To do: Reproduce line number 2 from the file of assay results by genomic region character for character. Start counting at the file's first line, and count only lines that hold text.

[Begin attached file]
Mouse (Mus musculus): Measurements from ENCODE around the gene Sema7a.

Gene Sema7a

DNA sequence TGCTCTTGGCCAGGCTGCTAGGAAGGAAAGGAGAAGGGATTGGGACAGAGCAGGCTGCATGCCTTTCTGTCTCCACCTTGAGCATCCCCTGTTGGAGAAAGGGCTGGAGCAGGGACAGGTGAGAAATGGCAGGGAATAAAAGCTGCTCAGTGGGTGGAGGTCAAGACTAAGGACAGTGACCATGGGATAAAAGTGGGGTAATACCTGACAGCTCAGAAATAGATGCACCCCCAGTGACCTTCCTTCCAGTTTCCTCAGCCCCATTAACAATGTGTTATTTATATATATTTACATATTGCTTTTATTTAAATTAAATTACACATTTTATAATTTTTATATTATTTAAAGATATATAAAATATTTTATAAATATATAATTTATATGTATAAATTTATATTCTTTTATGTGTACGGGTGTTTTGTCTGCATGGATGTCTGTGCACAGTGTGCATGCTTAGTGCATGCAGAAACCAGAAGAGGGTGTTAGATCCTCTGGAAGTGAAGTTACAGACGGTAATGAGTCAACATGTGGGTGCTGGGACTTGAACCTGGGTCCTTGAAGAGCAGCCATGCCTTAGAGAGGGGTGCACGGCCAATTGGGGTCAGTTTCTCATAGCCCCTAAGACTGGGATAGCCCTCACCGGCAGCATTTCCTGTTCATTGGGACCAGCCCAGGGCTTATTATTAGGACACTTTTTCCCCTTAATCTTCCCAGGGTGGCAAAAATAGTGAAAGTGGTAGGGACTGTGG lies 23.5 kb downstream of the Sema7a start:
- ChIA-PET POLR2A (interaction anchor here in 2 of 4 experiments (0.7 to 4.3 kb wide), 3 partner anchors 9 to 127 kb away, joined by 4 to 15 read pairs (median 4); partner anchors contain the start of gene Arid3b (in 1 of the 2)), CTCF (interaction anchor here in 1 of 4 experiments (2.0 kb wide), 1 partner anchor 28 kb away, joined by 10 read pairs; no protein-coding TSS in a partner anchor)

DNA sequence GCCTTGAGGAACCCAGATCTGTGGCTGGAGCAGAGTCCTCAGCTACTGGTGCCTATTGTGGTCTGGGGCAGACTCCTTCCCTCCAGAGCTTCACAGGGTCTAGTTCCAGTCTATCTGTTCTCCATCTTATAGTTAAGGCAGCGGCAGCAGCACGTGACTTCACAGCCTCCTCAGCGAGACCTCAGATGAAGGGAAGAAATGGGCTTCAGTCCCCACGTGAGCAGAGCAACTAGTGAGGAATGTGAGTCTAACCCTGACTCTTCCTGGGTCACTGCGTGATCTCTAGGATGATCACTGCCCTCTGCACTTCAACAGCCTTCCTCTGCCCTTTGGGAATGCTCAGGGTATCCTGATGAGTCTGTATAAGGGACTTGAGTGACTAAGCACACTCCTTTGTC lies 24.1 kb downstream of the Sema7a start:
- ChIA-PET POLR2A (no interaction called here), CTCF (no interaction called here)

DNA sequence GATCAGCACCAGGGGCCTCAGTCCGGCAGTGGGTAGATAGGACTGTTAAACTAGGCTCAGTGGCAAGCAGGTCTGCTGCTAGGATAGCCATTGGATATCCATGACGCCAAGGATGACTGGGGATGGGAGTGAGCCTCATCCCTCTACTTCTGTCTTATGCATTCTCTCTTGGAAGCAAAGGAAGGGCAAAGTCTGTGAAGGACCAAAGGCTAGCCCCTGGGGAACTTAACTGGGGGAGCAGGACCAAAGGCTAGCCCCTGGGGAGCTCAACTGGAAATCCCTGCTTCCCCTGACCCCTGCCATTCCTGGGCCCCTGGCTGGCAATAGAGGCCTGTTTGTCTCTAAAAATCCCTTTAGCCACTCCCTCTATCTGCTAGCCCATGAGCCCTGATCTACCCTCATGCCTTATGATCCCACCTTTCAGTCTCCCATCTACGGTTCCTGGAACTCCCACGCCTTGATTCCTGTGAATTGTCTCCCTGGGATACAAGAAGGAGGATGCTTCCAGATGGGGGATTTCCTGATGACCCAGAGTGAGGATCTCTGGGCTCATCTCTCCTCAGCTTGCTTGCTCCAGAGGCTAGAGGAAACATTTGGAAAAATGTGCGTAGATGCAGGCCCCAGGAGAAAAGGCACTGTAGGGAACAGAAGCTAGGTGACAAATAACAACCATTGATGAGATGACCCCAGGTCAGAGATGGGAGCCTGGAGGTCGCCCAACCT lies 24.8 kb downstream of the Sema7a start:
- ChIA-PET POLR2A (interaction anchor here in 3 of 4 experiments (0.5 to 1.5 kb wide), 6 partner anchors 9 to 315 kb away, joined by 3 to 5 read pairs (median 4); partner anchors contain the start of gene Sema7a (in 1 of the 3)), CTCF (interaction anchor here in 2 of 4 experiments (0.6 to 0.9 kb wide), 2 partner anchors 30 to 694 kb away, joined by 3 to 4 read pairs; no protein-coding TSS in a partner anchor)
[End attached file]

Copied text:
Gene Sema7a